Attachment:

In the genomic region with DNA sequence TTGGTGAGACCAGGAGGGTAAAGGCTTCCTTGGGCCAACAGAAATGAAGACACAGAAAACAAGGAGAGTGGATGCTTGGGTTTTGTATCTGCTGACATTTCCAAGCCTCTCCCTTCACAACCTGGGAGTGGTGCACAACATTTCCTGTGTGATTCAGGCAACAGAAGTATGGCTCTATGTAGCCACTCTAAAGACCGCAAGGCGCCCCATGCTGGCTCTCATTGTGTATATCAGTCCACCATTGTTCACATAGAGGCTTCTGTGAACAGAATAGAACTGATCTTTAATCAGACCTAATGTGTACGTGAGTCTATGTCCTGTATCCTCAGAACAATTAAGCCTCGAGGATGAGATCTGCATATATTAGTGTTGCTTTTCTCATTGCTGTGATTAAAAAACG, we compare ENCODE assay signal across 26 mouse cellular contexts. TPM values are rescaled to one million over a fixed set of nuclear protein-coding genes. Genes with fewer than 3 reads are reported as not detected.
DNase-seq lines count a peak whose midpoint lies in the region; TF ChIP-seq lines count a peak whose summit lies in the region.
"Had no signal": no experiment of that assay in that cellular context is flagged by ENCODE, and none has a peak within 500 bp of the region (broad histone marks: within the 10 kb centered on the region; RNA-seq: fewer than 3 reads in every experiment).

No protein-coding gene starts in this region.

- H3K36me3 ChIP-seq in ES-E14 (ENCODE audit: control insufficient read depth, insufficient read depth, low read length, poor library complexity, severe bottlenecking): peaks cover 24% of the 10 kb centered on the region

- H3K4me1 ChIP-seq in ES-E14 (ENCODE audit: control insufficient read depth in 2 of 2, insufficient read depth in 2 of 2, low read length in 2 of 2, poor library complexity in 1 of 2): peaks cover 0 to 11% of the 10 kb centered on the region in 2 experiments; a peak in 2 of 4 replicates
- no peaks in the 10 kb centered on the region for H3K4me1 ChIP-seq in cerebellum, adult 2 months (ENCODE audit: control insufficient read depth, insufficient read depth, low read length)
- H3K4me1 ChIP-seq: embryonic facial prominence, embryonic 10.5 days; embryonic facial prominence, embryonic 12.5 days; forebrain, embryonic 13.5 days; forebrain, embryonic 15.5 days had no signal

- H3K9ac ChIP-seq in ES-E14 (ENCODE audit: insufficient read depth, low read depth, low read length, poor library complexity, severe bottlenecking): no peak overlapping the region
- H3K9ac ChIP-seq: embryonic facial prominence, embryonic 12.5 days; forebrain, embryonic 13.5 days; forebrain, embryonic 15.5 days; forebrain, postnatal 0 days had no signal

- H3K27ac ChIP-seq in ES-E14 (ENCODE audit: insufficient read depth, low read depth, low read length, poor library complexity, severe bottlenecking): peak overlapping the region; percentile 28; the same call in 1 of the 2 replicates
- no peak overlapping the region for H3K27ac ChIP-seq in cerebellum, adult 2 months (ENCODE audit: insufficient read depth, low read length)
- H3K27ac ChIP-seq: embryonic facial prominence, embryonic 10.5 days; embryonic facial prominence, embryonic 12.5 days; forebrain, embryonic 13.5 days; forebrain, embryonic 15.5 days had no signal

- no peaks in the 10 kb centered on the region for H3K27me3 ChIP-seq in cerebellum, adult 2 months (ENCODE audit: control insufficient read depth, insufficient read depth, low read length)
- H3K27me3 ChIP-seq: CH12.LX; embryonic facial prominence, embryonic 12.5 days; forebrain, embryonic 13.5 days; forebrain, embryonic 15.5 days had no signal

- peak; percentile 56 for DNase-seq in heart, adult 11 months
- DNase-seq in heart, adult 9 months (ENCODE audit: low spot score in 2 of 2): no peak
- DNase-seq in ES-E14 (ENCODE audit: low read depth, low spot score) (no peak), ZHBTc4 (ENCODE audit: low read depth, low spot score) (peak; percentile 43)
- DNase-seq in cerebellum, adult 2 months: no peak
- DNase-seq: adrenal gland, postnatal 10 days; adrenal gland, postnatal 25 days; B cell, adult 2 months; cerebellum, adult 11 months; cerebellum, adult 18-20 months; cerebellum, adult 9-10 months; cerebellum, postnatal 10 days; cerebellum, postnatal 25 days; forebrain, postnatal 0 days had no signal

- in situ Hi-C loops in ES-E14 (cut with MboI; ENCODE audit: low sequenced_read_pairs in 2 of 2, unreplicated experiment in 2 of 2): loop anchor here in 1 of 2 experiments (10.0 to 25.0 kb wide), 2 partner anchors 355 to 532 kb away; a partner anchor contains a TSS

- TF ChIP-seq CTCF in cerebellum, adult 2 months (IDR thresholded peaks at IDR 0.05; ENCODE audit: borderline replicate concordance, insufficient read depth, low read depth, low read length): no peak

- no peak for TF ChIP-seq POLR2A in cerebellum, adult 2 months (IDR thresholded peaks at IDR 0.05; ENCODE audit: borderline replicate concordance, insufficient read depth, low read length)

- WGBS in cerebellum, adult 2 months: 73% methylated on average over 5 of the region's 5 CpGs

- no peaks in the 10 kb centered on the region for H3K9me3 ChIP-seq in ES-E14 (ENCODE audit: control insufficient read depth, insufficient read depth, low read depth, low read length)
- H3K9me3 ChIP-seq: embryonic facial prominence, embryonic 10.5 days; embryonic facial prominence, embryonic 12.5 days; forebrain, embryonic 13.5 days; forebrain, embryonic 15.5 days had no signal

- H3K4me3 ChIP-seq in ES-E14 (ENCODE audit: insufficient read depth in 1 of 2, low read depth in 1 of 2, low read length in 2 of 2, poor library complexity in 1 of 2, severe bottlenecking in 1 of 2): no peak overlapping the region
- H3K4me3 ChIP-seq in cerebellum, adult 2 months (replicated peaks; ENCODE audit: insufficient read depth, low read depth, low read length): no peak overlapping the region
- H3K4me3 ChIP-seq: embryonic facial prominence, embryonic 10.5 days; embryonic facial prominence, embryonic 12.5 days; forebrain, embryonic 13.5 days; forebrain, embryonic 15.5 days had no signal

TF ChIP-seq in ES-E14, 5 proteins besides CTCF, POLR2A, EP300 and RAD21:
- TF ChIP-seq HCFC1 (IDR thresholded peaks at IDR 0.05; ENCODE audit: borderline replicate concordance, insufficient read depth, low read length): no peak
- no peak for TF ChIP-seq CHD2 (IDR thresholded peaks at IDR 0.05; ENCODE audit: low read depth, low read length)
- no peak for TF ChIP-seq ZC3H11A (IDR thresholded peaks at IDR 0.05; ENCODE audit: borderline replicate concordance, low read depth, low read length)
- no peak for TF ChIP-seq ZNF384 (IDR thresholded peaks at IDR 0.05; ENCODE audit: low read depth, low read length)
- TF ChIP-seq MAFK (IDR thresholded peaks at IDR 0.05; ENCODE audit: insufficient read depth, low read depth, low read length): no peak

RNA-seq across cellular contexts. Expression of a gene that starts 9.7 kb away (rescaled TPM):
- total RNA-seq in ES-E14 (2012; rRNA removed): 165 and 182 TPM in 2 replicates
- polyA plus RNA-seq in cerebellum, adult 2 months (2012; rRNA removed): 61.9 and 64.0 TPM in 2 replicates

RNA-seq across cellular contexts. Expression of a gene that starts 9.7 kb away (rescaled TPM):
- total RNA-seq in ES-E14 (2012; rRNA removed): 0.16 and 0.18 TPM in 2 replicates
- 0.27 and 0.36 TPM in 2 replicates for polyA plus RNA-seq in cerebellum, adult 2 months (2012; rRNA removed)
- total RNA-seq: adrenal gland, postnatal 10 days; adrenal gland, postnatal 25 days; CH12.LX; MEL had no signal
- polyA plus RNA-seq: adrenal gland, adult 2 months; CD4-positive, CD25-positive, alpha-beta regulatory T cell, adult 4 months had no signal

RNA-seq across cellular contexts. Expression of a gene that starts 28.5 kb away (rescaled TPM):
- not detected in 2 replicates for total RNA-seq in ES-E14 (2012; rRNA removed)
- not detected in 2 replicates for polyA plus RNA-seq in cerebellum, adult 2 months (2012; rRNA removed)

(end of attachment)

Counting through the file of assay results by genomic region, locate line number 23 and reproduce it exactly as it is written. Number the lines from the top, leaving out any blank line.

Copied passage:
- no peak for TF ChIP-seq POLR2A in cerebellum, adult 2 months (IDR thresholded peaks at IDR 0.05; ENCODE audit: borderline replicate concordance, insufficient read depth, low read length)